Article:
[Python-ideas] If branch merging

Ron Adam ron3200 at gmail.com
Fri Jun 12 20:25:20 CEST 2015

On 06/12/2015 01:21 PM, Ethan Furman wrote:
> On 06/12/2015 08:14 AM, Stephen J. Turnbull wrote:
>> Ethan Furman writes:
>>> Likewise:
>>>     for val in some_iterator:
>>>        use(val)
>>>     bar(val)
>>> will shadow foo.val
>> Yes, I understand that.  What I don't understand is your statement
>> that you would like "if expr as val:" if it *doesn't* shadow.
> Ah, I think I see your point.  My use of the word "shadow" was in relation
> to the micro-scope and the previously existing name being shadowed and then
> un-shadowed when the micro-scope was destroyed. If we are at module-level
> (not class nor function) then there should be no shadowing, but a rebinding
> of the name.  Even try/except blocks don't "shadow", but rebind and then
> delete the name used to catch the exception.

The problem can be turned around/over.  Instead of specifying a name to be 
shadowed, the names to be shared can be specified.  Then it translates to 
function with specified nonlocals.

     a = 1             # will be shared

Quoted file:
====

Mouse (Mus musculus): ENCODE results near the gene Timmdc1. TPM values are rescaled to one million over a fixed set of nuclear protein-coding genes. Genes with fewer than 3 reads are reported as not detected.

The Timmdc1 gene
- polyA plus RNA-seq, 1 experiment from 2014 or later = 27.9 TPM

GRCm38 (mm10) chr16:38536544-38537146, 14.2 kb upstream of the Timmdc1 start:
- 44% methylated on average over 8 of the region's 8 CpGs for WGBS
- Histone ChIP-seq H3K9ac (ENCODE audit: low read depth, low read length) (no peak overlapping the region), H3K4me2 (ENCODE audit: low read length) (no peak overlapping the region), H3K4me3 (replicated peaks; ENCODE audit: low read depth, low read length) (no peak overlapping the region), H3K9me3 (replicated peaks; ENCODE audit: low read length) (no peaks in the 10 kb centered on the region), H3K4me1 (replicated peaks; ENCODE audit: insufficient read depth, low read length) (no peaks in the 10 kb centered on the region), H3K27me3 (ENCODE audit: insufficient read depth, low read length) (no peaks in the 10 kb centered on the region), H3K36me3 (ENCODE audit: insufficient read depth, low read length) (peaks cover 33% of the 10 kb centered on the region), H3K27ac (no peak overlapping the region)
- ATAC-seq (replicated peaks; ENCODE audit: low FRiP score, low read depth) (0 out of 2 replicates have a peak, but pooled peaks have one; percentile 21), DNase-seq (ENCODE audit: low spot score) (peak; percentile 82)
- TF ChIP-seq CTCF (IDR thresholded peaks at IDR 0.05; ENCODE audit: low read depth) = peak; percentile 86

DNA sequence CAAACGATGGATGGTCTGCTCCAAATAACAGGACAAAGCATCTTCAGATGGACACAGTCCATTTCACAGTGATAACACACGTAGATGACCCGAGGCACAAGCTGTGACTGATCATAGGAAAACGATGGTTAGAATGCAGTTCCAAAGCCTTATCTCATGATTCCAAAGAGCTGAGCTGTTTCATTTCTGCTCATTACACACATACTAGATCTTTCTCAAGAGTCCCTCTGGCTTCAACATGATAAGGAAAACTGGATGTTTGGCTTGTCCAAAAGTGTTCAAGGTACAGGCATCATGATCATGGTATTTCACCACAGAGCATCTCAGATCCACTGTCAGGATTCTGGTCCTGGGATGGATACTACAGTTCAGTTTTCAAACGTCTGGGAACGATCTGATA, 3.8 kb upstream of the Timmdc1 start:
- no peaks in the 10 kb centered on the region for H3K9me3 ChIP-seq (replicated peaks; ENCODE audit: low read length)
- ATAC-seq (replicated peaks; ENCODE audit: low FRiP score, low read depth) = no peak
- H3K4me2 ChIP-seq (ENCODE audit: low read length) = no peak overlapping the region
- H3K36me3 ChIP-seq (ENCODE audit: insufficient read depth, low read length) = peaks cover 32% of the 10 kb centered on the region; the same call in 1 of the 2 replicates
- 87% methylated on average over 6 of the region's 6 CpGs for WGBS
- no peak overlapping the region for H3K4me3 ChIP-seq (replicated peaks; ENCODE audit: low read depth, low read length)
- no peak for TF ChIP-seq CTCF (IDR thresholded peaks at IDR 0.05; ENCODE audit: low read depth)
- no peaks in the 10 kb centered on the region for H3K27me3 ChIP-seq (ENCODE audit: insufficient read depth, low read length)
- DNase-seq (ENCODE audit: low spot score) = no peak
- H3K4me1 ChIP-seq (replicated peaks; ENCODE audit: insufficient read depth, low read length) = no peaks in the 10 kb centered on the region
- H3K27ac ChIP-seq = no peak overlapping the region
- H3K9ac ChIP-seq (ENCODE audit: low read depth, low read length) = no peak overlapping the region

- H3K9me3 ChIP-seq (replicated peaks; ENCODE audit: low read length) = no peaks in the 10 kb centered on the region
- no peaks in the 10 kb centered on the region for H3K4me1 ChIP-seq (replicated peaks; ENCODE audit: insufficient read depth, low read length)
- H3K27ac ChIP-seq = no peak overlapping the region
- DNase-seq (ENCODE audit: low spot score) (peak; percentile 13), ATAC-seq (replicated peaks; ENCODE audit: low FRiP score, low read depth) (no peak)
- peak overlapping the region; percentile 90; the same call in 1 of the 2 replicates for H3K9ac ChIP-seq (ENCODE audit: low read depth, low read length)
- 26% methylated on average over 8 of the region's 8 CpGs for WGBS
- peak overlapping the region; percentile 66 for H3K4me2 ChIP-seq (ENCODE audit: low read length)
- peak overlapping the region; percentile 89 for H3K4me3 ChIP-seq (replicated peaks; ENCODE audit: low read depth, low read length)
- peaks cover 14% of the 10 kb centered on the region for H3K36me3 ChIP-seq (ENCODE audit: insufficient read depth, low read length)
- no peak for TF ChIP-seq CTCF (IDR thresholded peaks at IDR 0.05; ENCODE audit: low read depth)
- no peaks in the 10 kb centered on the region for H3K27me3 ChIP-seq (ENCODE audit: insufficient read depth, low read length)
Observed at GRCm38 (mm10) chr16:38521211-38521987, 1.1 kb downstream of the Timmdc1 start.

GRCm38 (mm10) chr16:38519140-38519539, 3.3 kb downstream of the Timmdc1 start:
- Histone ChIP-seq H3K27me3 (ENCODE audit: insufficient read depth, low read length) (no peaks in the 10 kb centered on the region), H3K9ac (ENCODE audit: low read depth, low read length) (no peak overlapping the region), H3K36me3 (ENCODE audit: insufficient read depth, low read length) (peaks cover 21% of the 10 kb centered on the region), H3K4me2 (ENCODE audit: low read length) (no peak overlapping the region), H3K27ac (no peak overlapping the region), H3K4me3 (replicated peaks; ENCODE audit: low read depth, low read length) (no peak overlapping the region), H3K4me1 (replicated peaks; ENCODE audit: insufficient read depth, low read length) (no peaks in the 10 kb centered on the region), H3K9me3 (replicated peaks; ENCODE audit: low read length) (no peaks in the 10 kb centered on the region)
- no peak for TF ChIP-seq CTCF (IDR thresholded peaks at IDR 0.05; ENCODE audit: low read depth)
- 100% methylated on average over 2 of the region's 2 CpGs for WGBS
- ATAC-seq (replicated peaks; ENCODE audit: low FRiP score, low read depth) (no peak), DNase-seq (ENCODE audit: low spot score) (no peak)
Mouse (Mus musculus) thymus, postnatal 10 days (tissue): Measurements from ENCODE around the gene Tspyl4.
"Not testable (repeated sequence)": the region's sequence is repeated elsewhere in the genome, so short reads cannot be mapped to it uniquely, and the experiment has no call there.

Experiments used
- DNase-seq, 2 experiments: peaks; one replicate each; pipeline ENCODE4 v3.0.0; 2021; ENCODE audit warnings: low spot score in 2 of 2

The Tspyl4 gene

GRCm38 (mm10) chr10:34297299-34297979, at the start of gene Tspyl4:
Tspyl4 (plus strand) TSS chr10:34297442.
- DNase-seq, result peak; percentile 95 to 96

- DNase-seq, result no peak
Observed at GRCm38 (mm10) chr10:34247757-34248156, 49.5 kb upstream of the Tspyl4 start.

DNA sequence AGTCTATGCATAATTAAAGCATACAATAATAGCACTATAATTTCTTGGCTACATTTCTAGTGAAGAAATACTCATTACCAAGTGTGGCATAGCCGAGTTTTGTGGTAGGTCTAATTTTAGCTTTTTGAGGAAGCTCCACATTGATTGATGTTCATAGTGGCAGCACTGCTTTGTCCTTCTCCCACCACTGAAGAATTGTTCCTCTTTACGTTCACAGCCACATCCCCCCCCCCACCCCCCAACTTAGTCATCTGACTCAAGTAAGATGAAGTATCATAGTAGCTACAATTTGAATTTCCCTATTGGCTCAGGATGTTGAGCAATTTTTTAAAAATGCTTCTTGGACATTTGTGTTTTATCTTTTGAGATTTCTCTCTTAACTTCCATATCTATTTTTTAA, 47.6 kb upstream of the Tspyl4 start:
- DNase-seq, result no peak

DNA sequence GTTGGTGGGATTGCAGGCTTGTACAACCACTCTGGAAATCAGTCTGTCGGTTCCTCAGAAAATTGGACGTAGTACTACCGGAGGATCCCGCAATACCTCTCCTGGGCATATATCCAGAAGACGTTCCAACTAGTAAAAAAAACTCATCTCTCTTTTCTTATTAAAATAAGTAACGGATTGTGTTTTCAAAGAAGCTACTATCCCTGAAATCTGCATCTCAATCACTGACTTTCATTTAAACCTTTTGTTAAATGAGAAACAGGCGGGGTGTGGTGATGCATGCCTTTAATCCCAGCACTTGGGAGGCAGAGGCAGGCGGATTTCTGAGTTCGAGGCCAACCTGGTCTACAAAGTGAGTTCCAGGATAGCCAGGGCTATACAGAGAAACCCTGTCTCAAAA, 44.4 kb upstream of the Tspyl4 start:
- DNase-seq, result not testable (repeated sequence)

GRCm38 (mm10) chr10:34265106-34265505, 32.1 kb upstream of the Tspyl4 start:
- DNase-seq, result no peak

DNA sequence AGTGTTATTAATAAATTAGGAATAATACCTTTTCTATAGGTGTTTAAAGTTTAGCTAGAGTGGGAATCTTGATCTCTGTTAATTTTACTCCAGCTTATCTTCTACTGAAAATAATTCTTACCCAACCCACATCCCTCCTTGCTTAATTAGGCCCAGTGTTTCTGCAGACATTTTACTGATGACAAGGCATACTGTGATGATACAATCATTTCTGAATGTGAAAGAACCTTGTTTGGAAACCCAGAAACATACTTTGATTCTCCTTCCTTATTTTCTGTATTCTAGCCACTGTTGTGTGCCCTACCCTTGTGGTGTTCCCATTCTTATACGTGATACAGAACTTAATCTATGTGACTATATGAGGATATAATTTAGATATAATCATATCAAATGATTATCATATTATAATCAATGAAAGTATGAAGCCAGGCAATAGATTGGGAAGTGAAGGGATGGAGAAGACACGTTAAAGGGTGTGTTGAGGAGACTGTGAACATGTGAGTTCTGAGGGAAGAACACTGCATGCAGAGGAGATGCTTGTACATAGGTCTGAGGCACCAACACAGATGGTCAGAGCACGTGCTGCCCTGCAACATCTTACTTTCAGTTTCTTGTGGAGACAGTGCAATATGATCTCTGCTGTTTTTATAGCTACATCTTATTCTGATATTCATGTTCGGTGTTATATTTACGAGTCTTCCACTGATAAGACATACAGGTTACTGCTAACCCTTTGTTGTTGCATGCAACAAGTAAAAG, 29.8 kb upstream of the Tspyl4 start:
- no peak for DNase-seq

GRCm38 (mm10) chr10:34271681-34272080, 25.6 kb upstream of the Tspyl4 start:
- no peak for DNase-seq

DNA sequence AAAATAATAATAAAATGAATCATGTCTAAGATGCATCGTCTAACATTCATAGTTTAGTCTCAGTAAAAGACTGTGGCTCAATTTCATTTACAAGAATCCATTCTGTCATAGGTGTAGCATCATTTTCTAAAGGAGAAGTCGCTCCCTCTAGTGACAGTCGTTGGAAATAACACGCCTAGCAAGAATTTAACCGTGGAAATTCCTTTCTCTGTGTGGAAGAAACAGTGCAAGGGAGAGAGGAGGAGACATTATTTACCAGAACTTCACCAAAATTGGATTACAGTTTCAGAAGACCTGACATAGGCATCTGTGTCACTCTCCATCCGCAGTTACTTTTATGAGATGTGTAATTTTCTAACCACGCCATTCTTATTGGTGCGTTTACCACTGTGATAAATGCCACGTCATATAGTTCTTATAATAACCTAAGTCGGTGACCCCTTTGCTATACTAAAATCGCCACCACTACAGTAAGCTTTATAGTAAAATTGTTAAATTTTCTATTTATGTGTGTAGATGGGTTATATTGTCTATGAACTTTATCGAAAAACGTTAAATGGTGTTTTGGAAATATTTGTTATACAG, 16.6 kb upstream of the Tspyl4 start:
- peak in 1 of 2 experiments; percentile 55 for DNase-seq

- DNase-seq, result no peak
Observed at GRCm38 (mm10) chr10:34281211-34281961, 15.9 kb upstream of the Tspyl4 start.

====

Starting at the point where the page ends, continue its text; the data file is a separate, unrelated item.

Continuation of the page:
b = 2             # will be shadowed

     def do_loop_with_shared_items():
         nonlocal a                      # a is a shared value.
         for b in some_iterator:
             a = use(b)

     print(a)     # changed by loop
     print(b)     # print 2. Not changed by loop

That might be expressed as...

     a = 1
     b = 2

     with nonlocal a:                 # a is shared
         for b in some_iterator:
             a = use(b)               # other values (b) are local to block.

     print(a)     # changed by loop
     print(b)     # prints 2. Not changed by loop

And with this, the "as" modifier isn't needed, just don't list the item as 
a nonlocal.

     with nonlocal:
         a = foo.bar          # a as foo.bar in this block scope only.

This has the advantage of not complicating other statements and keeps the 
concept in a separate mental box.

I like this better, but am still -0.5.  I'd need to see some examples where 
it would be "worth it".  It still feels like a solution looking for a 
problem to me.


More information about the Python-ideas mailing list